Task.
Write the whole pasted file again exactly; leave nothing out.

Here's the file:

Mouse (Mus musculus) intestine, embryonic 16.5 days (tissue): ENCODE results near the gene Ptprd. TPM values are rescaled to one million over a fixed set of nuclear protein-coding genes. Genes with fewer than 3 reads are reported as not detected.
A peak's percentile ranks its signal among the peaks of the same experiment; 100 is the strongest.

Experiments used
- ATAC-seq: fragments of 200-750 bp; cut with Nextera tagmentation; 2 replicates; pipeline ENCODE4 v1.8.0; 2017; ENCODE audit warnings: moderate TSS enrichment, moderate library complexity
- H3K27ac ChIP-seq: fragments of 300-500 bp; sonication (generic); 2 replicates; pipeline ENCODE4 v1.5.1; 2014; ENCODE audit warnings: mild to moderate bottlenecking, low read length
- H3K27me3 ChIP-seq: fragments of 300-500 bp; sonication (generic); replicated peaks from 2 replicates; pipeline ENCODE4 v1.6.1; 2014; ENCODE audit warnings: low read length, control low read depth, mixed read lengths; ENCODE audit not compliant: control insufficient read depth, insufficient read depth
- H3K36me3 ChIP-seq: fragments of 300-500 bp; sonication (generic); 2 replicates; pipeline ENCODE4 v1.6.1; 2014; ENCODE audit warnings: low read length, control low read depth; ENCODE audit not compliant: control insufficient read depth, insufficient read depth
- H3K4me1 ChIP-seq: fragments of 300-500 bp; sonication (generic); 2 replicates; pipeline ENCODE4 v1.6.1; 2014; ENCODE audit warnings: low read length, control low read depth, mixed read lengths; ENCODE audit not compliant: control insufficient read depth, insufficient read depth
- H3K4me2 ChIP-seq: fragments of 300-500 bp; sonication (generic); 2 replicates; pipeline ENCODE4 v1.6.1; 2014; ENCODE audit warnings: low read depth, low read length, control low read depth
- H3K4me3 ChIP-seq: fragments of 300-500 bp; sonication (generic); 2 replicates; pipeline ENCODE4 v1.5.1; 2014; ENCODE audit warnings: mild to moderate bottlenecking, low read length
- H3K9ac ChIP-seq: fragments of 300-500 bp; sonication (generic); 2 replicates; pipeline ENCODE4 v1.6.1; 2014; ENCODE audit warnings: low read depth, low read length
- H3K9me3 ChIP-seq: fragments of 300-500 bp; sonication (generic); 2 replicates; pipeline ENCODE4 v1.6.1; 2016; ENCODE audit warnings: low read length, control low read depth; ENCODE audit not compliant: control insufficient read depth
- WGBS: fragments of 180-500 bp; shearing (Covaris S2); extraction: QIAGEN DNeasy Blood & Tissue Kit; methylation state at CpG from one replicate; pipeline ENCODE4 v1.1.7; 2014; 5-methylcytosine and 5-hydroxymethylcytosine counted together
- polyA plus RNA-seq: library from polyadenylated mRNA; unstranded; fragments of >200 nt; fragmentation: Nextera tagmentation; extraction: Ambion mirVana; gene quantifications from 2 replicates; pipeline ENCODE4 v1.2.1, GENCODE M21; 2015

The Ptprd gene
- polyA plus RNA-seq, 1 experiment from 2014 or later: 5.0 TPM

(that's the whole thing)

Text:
Mouse (Mus musculus) intestine, embryonic 16.5 days (tissue): ENCODE results near the gene Ptprd. TPM values are rescaled to one million over a fixed set of nuclear protein-coding genes. Genes with fewer than 3 reads are reported as not detected.
A peak's percentile ranks its signal among the peaks of the same experiment; 100 is the strongest.

Experiments used
- ATAC-seq: fragments of 200-750 bp; cut with Nextera tagmentation; 2 replicates; pipeline ENCODE4 v1.8.0; 2017; ENCODE audit warnings: moderate TSS enrichment, moderate library complexity
- H3K27ac ChIP-seq: fragments of 300-500 bp; sonication (generic); 2 replicates; pipeline ENCODE4 v1.5.1; 2014; ENCODE audit warnings: mild to moderate bottlenecking, low read length
- H3K27me3 ChIP-seq: fragments of 300-500 bp; sonication (generic); replicated peaks from 2 replicates; pipeline ENCODE4 v1.6.1; 2014; ENCODE audit warnings: low read length, control low read depth, mixed read lengths; ENCODE audit not compliant: control insufficient read depth, insufficient read depth
- H3K36me3 ChIP-seq: fragments of 300-500 bp; sonication (generic); 2 replicates; pipeline ENCODE4 v1.6.1; 2014; ENCODE audit warnings: low read length, control low read depth; ENCODE audit not compliant: control insufficient read depth, insufficient read depth
- H3K4me1 ChIP-seq: fragments of 300-500 bp; sonication (generic); 2 replicates; pipeline ENCODE4 v1.6.1; 2014; ENCODE audit warnings: low read length, control low read depth, mixed read lengths; ENCODE audit not compliant: control insufficient read depth, insufficient read depth
- H3K4me2 ChIP-seq: fragments of 300-500 bp; sonication (generic); 2 replicates; pipeline ENCODE4 v1.6.1; 2014; ENCODE audit warnings: low read depth, low read length, control low read depth
- H3K4me3 ChIP-seq: fragments of 300-500 bp; sonication (generic); 2 replicates; pipeline ENCODE4 v1.5.1; 2014; ENCODE audit warnings: mild to moderate bottlenecking, low read length
- H3K9ac ChIP-seq: fragments of 300-500 bp; sonication (generic); 2 replicates; pipeline ENCODE4 v1.6.1; 2014; ENCODE audit warnings: low read depth, low read length
- H3K9me3 ChIP-seq: fragments of 300-500 bp; sonication (generic); 2 replicates; pipeline ENCODE4 v1.6.1; 2016; ENCODE audit warnings: low read length, control low read depth; ENCODE audit not compliant: control insufficient read depth
- WGBS: fragments of 180-500 bp; shearing (Covaris S2); extraction: QIAGEN DNeasy Blood & Tissue Kit; methylation state at CpG from one replicate; pipeline ENCODE4 v1.1.7; 2014; 5-methylcytosine and 5-hydroxymethylcytosine counted together
- polyA plus RNA-seq: library from polyadenylated mRNA; unstranded; fragments of >200 nt; fragmentation: Nextera tagmentation; extraction: Ambion mirVana; gene quantifications from 2 replicates; pipeline ENCODE4 v1.2.1, GENCODE M21; 2015

The Ptprd gene
- polyA plus RNA-seq, 1 experiment from 2014 or later: 5.0 TPM